Browser-based web apps represent a direct channel right from you to the consumer; consumers buy goods or services directly from you via your website. It’s important to recognize that APIs represent an indirect channel for working with channel partners (developers) to reach end users.
To really understand what we mean by an indirect channel, we need to look at an example of a direct channel. In the early 1900s, people in the New York City garment district sold clothes right from the same building where they made the clothes. That’s a direct channel. As the population moved to the suburbs in the 50s and 60s, retailers such as Sears, Montgomery Ward, and Macy’s started selling a manufacturer’s clothes as channel partners to provide distribution through an indirect channel, through channel partners.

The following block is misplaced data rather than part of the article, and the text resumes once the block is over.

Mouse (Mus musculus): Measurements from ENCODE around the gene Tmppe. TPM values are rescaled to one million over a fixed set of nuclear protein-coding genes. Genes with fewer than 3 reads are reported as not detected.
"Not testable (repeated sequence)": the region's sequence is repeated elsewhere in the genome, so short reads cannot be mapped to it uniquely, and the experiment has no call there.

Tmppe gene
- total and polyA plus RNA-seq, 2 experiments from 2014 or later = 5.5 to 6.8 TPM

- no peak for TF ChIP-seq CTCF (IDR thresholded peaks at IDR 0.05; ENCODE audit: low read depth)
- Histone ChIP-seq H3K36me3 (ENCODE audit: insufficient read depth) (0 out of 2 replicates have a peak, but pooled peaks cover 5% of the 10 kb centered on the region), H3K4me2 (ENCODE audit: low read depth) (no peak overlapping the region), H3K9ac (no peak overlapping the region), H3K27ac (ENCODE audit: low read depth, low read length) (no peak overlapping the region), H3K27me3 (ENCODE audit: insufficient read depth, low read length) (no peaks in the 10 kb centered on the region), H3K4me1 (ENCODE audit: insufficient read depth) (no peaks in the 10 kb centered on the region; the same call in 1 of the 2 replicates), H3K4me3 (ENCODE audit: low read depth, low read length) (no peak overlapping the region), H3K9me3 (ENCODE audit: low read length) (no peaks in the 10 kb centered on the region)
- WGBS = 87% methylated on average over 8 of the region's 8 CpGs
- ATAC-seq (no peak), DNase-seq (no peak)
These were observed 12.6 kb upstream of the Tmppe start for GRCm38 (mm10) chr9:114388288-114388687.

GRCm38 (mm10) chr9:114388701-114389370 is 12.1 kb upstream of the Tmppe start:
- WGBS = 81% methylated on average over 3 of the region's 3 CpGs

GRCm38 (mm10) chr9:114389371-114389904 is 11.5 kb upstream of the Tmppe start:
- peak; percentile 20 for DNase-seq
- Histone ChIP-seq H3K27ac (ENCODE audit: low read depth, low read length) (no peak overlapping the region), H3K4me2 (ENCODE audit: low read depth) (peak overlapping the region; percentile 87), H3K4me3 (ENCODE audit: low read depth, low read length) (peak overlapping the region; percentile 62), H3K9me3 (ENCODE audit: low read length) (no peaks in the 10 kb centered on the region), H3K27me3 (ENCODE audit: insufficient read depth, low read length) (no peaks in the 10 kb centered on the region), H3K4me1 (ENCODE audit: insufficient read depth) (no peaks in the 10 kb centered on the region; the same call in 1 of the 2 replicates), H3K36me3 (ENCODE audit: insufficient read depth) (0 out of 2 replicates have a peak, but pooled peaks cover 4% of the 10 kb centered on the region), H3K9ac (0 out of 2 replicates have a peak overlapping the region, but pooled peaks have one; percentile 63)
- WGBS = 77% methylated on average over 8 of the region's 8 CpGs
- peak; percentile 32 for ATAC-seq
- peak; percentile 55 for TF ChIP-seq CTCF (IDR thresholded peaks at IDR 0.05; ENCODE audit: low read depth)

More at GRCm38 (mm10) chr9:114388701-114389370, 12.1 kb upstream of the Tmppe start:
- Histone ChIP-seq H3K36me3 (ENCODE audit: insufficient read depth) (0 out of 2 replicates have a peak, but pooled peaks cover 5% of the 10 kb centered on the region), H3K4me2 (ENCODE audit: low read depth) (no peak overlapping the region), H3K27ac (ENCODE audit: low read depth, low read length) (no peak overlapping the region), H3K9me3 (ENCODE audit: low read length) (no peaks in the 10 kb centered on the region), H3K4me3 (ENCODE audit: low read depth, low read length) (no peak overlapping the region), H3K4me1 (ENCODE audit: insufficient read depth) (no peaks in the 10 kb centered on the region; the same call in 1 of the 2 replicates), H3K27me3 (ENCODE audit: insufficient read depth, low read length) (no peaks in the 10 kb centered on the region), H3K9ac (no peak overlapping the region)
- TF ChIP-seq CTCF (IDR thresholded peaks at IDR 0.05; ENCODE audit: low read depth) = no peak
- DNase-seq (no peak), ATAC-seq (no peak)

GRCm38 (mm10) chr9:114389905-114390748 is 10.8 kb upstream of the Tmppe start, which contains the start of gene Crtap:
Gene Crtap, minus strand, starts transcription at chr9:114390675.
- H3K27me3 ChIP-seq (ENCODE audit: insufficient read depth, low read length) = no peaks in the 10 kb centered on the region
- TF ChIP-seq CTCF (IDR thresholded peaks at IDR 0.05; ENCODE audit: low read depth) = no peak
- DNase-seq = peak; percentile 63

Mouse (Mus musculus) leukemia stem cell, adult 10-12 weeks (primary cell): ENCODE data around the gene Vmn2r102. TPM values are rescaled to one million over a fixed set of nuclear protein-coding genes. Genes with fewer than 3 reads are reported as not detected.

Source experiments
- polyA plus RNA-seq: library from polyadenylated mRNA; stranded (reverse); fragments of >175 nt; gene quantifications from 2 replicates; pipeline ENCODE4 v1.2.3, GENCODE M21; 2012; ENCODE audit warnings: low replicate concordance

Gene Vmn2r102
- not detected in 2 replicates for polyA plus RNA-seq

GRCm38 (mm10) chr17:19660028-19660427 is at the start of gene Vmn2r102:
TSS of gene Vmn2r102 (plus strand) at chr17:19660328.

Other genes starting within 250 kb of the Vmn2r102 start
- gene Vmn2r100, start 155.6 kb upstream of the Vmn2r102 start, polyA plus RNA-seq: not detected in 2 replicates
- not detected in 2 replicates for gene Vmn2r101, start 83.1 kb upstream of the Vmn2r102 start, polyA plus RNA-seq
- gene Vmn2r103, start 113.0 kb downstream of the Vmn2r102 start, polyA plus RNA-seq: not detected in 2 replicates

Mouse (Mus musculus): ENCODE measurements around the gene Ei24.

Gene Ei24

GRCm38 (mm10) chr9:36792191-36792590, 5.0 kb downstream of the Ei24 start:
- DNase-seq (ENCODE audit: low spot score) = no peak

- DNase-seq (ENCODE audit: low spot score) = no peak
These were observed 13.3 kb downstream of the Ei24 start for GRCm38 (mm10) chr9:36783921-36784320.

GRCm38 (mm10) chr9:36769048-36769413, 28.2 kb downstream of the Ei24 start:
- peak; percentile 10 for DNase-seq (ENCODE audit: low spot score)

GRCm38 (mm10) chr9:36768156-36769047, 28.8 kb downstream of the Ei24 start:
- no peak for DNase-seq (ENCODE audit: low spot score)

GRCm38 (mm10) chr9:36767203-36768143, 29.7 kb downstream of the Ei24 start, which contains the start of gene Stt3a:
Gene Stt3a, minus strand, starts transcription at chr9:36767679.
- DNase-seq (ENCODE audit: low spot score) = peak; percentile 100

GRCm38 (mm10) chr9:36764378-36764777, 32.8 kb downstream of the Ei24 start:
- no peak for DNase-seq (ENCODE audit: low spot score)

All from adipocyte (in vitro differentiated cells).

The point here is that offering an API is not just a technology problem; it’s a people and process problem as well. This chapter describes the anatomy of this channel so that you can understand all the players and all the different pressure points.
As always in this book, we’re not just going to talk about public APIs; we’re also going to talk about private APIs that you might offer to employees, customers, or partners.
In order to understand what is happening when an API is being used to advance a business, it helps to ask the following questions:
Who is the API provider? How will the API be published and ...